Number two, the problems with P/Es is that they cut it off after 12 months. So, there’s lagging P/Es and then there are forward P/Es – the ones that we’re normally interested in. And it only goes out, as you know, 12 months. The point is earnings are expected to go up 14% next year, but if you do a 12-month forward P/E for the markets April of ’16, April of ’17, you’re not going to see a lot of the upward movement of earnings in the latter part of next year.
So, you need to temper the P/Es, at least at this point in the business cycle. Low interest rate, low inflationary environment has shown in the past that the market can support higher multiples.
One of the concerns that I have right now is, as you know, earnings aren’t supposed to turn positive until the second half of this year. Markets normally anticipate events six to nine months in advance, so the markets are looking into the fall and saying, “We like what we see.”
But, we’re still at negative earnings at the end of the first quarter. It’s why they assume that earnings are going to be down 7% year-over-year. A lot of that was because of the oil and gas industry, and the banks have yet to lift off. I thought it was pretty interesting to see the rally in the bank stocks the last couple of weeks because the news wasn’t worse than what the street was anticipating.
Brian: Bob, it’s interesting when you talk about data in the context of people and how they feel and their confidence levels. Business spending hasn’t been strong. Consumer spending hasn’t been great, either.
I think a lot of that has to do with people living in the moment and reading the news about current earnings – which we all know is a byproduct of what’s happened in the past – and people reading current events, news or other things that might make them anxious or unsettled.
I do think if we continue to have some stability and continue to have some progress beyond lower oil prices, beyond the dollar strengthening, as it has over the last three years, and get some stability moving forward, that you’re going to see changes in confidence. And you’re going to see consumers spend a little bit more. And you’re going to see businesses re-engage, too. And that cycle will become self-fulfilling.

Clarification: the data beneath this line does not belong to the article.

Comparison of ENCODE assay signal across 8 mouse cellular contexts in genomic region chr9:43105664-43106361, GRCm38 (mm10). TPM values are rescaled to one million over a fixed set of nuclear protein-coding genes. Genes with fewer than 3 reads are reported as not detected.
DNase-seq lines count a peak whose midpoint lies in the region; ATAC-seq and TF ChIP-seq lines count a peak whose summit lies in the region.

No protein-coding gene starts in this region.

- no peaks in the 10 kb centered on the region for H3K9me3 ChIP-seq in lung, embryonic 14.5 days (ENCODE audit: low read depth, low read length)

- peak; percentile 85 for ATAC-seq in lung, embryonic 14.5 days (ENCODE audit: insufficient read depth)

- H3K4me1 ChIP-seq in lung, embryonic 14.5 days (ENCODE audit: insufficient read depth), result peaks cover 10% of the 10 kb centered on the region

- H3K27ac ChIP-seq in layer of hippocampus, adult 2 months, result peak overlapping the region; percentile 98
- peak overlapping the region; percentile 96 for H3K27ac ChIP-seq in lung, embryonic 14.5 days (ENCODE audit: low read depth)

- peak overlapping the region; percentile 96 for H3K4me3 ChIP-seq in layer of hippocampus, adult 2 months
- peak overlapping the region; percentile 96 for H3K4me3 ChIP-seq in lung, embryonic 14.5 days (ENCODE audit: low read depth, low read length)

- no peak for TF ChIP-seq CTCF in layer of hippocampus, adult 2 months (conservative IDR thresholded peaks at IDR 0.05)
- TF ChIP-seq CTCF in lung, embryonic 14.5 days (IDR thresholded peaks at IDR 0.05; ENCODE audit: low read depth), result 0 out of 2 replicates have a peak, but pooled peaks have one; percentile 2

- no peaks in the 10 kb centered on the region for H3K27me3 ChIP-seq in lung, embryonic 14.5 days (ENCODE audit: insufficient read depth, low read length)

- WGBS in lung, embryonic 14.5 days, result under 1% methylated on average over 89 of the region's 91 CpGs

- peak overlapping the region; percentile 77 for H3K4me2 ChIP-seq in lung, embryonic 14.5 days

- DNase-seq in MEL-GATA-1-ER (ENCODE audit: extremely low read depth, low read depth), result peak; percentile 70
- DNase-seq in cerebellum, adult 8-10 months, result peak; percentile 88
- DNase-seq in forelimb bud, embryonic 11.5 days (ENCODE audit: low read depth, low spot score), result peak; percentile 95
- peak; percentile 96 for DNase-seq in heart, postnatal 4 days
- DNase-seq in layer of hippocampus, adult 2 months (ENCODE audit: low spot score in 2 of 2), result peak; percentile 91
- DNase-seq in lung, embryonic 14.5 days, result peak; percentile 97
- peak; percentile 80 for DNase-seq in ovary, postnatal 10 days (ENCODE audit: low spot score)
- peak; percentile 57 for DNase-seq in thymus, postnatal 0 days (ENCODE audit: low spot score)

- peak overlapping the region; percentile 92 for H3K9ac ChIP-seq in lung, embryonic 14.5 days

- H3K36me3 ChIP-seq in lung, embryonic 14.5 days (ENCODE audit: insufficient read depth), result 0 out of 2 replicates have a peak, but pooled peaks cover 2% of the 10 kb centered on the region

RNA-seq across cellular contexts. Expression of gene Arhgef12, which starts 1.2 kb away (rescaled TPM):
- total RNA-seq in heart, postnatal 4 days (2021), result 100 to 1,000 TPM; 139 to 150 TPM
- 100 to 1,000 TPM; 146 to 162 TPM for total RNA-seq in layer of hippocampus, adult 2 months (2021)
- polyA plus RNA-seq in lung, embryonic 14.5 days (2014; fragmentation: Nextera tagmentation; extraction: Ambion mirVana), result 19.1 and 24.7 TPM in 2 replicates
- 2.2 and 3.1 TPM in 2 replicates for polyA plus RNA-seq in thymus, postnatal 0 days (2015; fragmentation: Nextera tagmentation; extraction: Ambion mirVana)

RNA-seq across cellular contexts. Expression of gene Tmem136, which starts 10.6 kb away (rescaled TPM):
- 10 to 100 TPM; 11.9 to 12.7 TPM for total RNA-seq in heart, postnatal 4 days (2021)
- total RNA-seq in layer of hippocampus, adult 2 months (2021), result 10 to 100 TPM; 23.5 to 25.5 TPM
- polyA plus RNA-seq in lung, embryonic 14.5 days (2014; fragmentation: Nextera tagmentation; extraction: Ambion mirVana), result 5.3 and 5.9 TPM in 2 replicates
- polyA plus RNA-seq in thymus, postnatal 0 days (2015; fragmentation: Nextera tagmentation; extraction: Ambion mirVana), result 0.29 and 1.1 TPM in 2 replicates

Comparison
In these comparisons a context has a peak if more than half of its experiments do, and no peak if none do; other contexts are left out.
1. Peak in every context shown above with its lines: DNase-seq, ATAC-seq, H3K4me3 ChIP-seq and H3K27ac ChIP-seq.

Bob: Brian, you and I have been very frustrated over the last couple of years. The fact that oil prices are tied at the hip to stock prices is pretty frustrating, in my opinion. Last May, stocks peaked out a little over 18,300 on the Dow. Oil temporarily hit $70 a barrel. As I mentioned, just briefly, oil plunged to $26 a barrel in February and took the market down to 15,500. We’ve seen a 60% recovery in oil since the middle of February, up to give-or-take $41 a barrel.
Twenty years ago, as you know, the developed world used the majority of the world’s oil. Now it’s just the mirror opposite. The emerging world uses the majority of the oil. So, when China slowed, the emerging markets slowed dramatically, and because of that their demand for oil plunged.
Pretty frustrating for us, I think for everyone, in driving stock prices either higher or lower. It’ll be pretty interesting once we break that pattern. Anecdotal evidence, at least in the last month, suggests that maybe oil and stock prices are going to go their separate ways.